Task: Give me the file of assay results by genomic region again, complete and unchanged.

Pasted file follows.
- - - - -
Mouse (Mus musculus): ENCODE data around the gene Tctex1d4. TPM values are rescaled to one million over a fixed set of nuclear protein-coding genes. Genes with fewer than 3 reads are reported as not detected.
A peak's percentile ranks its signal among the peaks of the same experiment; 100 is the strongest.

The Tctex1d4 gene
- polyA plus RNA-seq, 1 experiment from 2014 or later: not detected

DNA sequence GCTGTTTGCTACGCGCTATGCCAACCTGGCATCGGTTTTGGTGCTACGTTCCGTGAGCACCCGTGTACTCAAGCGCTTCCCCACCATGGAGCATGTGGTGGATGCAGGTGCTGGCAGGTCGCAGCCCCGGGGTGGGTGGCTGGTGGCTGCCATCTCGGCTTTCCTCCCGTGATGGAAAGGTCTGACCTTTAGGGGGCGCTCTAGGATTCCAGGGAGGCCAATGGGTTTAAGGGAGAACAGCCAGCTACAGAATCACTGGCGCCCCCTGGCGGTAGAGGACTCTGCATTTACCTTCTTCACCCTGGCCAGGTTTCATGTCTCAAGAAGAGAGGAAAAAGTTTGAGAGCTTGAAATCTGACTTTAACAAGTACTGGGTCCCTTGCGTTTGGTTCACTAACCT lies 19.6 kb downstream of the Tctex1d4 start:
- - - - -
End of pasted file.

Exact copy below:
Mouse (Mus musculus): ENCODE data around the gene Tctex1d4. TPM values are rescaled to one million over a fixed set of nuclear protein-coding genes. Genes with fewer than 3 reads are reported as not detected.
A peak's percentile ranks its signal among the peaks of the same experiment; 100 is the strongest.

The Tctex1d4 gene
- polyA plus RNA-seq, 1 experiment from 2014 or later: not detected

DNA sequence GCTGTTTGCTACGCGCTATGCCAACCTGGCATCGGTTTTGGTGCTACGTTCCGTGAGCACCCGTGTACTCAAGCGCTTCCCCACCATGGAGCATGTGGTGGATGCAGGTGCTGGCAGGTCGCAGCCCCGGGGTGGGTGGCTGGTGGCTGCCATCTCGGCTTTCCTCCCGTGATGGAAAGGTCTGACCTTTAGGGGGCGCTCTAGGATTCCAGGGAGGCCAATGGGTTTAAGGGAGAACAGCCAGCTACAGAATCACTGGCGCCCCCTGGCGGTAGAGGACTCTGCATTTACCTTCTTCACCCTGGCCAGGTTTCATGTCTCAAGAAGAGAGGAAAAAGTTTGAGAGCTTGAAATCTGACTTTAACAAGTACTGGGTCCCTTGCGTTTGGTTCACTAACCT lies 19.6 kb downstream of the Tctex1d4 start: